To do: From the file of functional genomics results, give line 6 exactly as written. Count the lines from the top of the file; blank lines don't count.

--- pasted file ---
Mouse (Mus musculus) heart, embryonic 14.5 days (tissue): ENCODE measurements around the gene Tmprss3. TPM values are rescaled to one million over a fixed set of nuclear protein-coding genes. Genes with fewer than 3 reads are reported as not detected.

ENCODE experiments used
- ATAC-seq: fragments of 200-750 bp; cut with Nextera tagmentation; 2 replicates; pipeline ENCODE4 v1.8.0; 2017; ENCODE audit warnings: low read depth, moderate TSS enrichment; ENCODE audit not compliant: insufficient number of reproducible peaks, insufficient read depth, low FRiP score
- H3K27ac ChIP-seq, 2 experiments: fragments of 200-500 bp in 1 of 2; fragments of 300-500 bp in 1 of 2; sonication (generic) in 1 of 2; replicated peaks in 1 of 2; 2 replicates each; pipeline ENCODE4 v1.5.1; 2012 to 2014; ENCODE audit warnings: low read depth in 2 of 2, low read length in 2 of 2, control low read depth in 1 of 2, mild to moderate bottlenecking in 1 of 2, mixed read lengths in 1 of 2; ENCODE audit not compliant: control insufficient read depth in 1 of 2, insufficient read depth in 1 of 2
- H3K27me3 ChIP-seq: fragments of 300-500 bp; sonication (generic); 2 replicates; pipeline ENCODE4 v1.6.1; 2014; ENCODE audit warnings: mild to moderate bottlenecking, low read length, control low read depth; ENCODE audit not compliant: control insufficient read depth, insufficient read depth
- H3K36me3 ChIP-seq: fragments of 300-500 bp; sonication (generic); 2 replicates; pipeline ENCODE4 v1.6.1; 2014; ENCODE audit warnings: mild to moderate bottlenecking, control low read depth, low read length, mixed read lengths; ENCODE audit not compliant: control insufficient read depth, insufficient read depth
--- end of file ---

- H3K36me3 ChIP-seq: fragments of 300-500 bp; sonication (generic); 2 replicates; pipeline ENCODE4 v1.6.1; 2014; ENCODE audit warnings: mild to moderate bottlenecking, control low read depth, low read length, mixed read lengths; ENCODE audit not compliant: control insufficient read depth, insufficient read depth